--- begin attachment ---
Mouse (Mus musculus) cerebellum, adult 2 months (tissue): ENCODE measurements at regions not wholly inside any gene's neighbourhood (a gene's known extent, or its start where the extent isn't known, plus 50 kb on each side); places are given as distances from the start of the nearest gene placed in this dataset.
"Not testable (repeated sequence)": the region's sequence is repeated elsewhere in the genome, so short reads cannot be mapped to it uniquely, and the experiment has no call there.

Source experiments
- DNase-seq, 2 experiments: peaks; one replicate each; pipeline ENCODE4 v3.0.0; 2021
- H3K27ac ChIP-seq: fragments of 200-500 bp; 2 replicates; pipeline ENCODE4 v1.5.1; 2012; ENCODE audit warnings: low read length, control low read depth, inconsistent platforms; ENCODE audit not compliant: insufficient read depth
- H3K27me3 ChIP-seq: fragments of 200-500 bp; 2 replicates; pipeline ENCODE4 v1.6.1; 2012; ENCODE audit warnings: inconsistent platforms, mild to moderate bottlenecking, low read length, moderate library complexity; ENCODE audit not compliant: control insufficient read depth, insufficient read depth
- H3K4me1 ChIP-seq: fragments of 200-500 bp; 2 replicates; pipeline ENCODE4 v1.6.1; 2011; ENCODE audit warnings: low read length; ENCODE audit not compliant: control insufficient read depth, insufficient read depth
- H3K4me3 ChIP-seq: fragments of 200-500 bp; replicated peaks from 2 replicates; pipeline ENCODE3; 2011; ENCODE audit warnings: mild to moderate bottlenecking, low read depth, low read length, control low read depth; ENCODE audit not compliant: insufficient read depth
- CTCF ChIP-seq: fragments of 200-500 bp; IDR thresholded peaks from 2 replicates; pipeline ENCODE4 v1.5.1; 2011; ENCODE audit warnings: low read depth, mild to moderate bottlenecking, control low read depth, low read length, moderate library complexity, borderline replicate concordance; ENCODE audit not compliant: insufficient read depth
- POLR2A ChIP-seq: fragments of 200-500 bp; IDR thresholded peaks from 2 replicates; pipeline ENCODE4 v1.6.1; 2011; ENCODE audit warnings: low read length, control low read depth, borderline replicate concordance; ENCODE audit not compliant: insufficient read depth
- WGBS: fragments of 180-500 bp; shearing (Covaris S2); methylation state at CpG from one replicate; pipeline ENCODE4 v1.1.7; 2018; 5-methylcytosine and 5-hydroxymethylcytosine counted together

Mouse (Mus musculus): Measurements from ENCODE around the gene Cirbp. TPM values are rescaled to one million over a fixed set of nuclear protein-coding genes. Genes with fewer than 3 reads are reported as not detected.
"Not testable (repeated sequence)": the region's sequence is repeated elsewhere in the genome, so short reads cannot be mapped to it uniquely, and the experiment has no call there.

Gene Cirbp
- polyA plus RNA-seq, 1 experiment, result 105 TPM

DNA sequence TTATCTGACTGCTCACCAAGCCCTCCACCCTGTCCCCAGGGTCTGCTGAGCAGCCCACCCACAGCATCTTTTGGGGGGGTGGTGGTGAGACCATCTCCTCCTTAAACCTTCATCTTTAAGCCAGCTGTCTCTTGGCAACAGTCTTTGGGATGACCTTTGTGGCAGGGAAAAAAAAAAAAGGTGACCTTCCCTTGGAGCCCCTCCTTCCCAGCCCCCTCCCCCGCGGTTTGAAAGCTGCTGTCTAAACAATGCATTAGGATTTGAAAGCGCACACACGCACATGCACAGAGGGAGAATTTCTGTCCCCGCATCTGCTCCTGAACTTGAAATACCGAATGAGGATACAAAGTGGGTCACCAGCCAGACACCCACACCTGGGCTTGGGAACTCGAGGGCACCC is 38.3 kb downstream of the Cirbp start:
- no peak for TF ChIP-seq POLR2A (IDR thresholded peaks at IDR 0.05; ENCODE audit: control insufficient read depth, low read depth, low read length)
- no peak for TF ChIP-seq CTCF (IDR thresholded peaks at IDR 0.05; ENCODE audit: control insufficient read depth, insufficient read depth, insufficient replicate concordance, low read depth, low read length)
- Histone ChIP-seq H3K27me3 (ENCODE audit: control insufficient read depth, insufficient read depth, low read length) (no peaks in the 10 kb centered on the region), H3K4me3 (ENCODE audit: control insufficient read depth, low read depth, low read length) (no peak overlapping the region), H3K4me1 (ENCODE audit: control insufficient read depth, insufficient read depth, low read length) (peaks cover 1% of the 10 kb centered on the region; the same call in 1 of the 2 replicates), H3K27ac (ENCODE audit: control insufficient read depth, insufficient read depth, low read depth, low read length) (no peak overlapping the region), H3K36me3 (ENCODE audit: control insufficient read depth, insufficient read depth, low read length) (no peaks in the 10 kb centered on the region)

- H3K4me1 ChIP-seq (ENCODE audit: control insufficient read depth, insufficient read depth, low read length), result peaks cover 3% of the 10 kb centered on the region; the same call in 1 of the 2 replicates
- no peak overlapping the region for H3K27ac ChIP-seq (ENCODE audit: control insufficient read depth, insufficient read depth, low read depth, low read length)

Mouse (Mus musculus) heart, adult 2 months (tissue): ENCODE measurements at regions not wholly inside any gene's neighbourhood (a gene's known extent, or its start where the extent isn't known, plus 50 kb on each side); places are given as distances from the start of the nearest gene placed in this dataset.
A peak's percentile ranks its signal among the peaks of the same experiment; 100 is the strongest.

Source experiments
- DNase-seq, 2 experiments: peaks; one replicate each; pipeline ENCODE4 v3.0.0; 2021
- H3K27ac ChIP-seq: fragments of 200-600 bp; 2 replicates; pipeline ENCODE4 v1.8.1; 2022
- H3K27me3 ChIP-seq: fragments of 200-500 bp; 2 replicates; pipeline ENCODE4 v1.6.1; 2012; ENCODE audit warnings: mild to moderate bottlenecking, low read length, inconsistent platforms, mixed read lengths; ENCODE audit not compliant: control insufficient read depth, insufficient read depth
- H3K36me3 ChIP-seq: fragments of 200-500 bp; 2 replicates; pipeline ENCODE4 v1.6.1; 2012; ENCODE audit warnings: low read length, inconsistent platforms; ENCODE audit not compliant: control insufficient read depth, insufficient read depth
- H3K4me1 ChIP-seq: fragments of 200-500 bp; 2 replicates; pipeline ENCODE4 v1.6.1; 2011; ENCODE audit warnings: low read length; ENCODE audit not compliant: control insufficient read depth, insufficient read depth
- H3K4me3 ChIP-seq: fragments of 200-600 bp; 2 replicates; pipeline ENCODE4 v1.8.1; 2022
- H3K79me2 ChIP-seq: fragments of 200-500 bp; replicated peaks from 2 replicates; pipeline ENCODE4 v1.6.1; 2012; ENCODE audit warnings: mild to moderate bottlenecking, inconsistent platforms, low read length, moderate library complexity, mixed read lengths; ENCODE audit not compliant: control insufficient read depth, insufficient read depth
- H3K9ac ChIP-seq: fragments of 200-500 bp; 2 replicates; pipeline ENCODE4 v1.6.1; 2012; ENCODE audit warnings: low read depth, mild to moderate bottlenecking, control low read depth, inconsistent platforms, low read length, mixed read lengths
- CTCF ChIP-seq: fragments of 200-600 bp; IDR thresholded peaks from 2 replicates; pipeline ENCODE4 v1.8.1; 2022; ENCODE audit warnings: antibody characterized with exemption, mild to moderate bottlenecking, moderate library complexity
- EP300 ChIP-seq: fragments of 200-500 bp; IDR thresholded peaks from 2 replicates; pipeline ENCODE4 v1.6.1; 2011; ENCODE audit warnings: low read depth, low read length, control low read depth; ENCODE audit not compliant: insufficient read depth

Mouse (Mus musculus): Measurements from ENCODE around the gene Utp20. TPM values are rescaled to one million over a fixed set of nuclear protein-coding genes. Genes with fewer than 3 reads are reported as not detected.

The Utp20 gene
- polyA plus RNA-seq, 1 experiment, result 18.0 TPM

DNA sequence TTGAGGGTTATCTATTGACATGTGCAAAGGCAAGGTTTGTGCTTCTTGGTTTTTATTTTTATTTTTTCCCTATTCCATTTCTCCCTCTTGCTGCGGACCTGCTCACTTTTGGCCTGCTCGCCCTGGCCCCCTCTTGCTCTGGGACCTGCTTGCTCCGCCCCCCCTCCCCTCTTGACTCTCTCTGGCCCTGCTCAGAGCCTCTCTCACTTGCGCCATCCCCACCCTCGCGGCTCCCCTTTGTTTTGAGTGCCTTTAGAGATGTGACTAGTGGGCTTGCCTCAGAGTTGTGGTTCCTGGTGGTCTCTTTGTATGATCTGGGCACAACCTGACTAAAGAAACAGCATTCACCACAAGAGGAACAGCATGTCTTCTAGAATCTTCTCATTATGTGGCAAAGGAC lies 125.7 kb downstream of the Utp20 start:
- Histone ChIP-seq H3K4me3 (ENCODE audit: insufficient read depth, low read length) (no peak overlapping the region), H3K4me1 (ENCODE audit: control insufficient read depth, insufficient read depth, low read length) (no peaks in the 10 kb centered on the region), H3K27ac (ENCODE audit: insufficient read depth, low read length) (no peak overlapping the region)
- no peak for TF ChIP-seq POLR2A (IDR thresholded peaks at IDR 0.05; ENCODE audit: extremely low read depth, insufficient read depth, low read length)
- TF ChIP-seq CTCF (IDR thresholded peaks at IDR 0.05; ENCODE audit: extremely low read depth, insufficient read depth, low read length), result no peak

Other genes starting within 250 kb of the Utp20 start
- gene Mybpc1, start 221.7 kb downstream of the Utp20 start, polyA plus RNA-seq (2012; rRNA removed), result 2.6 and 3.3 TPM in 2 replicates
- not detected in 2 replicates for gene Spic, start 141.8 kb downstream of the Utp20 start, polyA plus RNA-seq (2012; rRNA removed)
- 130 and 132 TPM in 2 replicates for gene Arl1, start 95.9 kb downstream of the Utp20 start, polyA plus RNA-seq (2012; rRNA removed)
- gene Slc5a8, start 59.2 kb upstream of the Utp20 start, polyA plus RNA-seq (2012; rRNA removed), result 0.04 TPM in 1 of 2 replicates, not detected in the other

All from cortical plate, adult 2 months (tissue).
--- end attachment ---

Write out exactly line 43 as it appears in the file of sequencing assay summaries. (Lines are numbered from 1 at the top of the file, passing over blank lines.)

- gene Mybpc1, start 221.7 kb downstream of the Utp20 start, polyA plus RNA-seq (2012; rRNA removed), result 2.6 and 3.3 TPM in 2 replicates